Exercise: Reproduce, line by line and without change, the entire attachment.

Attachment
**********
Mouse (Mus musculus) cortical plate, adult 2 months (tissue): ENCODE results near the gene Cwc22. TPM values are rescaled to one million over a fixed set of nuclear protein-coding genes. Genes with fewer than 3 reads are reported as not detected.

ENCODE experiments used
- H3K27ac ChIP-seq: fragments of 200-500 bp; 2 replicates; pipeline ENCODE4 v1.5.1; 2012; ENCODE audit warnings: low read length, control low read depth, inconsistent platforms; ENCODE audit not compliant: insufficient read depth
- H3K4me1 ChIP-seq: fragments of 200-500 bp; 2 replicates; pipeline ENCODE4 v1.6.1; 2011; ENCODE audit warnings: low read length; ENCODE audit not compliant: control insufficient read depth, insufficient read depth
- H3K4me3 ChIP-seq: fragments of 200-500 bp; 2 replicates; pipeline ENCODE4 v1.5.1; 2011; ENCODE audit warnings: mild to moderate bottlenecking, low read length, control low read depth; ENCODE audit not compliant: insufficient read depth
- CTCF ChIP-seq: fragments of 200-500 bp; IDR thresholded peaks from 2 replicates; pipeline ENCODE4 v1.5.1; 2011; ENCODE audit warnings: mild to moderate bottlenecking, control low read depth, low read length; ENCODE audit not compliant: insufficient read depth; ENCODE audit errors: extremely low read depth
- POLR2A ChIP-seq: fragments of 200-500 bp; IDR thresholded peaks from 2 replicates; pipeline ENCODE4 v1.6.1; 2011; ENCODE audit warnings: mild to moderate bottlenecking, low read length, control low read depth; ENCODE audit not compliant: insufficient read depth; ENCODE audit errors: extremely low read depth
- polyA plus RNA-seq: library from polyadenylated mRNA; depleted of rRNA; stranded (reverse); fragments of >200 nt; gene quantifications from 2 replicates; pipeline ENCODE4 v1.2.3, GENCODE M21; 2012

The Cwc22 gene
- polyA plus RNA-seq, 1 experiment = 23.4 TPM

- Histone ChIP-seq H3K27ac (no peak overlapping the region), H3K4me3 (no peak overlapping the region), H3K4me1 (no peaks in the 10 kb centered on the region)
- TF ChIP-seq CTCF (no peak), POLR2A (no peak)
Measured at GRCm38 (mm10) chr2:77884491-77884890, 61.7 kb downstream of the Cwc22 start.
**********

Mouse (Mus musculus) cortical plate, adult 2 months (tissue): ENCODE results near the gene Cwc22. TPM values are rescaled to one million over a fixed set of nuclear protein-coding genes. Genes with fewer than 3 reads are reported as not detected.

ENCODE experiments used
- H3K27ac ChIP-seq: fragments of 200-500 bp; 2 replicates; pipeline ENCODE4 v1.5.1; 2012; ENCODE audit warnings: low read length, control low read depth, inconsistent platforms; ENCODE audit not compliant: insufficient read depth
- H3K4me1 ChIP-seq: fragments of 200-500 bp; 2 replicates; pipeline ENCODE4 v1.6.1; 2011; ENCODE audit warnings: low read length; ENCODE audit not compliant: control insufficient read depth, insufficient read depth
- H3K4me3 ChIP-seq: fragments of 200-500 bp; 2 replicates; pipeline ENCODE4 v1.5.1; 2011; ENCODE audit warnings: mild to moderate bottlenecking, low read length, control low read depth; ENCODE audit not compliant: insufficient read depth
- CTCF ChIP-seq: fragments of 200-500 bp; IDR thresholded peaks from 2 replicates; pipeline ENCODE4 v1.5.1; 2011; ENCODE audit warnings: mild to moderate bottlenecking, control low read depth, low read length; ENCODE audit not compliant: insufficient read depth; ENCODE audit errors: extremely low read depth
- POLR2A ChIP-seq: fragments of 200-500 bp; IDR thresholded peaks from 2 replicates; pipeline ENCODE4 v1.6.1; 2011; ENCODE audit warnings: mild to moderate bottlenecking, low read length, control low read depth; ENCODE audit not compliant: insufficient read depth; ENCODE audit errors: extremely low read depth
- polyA plus RNA-seq: library from polyadenylated mRNA; depleted of rRNA; stranded (reverse); fragments of >200 nt; gene quantifications from 2 replicates; pipeline ENCODE4 v1.2.3, GENCODE M21; 2012

The Cwc22 gene
- polyA plus RNA-seq, 1 experiment = 23.4 TPM

- Histone ChIP-seq H3K27ac (no peak overlapping the region), H3K4me3 (no peak overlapping the region), H3K4me1 (no peaks in the 10 kb centered on the region)
- TF ChIP-seq CTCF (no peak), POLR2A (no peak)
Measured at GRCm38 (mm10) chr2:77884491-77884890, 61.7 kb downstream of the Cwc22 start.